Aug 26, 2006
They don’t mean it
When your child asks you if he could play outside and you say No because he has to study for his exams, there are two things to expect. The first one, an out of the ordinary child would simply accept your words. Or, like every other child around the world, he would complain endlessly. The latter usually happens.
The argument begins. Moody bouts are thrown at you and sometimes, you might hear maddened “I hate you! I wish I had another mommy!” and other hurtful lines. So what are you going to do? You feel hurt and disheartened.
Thing is, when children are mad, they sometimes use hurtful words or actions to show their feelings. In what other form or way could they anyway? These sudden blowups should not be taken seriously. Don’t let it break your heart. In other words, he didn’t really say that because he does. It is because he is so mad that he didn’t get what he wanted and you were the reason for it. That doesn’t mean you should just keep quiet and accept such behavior though. But in order to react “wisely”, you should be able to handle your own emotions first.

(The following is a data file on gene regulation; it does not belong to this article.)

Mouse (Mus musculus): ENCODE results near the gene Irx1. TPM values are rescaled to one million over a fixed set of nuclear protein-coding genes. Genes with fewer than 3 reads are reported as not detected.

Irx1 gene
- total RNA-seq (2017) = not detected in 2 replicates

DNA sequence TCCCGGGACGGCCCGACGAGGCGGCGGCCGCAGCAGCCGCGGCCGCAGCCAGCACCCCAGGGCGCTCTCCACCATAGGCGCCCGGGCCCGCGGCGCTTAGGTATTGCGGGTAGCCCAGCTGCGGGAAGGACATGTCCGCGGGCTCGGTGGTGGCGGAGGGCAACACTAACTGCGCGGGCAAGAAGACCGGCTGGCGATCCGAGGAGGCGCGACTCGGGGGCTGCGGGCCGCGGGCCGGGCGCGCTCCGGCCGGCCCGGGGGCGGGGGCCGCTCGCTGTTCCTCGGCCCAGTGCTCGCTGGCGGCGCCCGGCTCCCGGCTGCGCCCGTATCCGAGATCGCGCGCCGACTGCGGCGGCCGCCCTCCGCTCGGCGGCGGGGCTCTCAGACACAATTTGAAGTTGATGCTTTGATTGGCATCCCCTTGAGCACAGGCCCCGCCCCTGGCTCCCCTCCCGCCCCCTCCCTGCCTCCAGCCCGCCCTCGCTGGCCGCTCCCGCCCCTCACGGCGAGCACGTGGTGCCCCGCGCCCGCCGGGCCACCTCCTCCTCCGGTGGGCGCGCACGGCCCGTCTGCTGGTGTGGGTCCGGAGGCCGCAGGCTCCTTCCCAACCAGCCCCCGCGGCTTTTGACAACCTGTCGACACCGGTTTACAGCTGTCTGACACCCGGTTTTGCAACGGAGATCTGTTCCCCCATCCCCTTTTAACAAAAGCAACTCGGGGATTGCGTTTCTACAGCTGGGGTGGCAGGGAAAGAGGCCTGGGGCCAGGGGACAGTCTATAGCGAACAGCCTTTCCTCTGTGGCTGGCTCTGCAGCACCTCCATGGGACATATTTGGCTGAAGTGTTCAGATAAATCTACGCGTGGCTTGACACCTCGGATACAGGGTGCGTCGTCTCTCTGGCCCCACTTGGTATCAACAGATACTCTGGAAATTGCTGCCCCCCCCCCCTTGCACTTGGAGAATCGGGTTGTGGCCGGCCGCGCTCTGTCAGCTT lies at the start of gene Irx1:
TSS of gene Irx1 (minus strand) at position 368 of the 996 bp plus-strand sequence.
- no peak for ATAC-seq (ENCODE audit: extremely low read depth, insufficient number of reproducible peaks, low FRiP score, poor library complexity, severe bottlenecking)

They need to know that getting mad is fine, but there are different ways to show their madness. The one that is acceptable to the people around them and the one that will get them in more trouble. When a child uses strong words and shouts at you, turning your back and walking away after telling him that you’d rather talk later when he’s calmer, is probably the best for both of you. In that way, both of you can get a breather.
This type of discipline was never easy for me, I grew-up in a country where corporal punishment was acceptable. No parent really talked when they were mad, and children didn’t really have a voice. But things change and I’ve learned to apply this style in my own discipline measure.
My 35-month old and I had a small fight, wherein I asked him to go to the room and stay there until he’s finished with his tanturms. He walked away mumbling and turned to me before entering the room and said, “I’m mad at you. I don’t like you.” and disappeared with a loud cry. Had that happened without me yet accepting this newfound discipline, I would have used my hands to express my madness, taking those words as disrespecting me as a parent. But no, I just looked at him and said, “okay.” Couple of minutes later, he was fine and we were back to our good old selves again.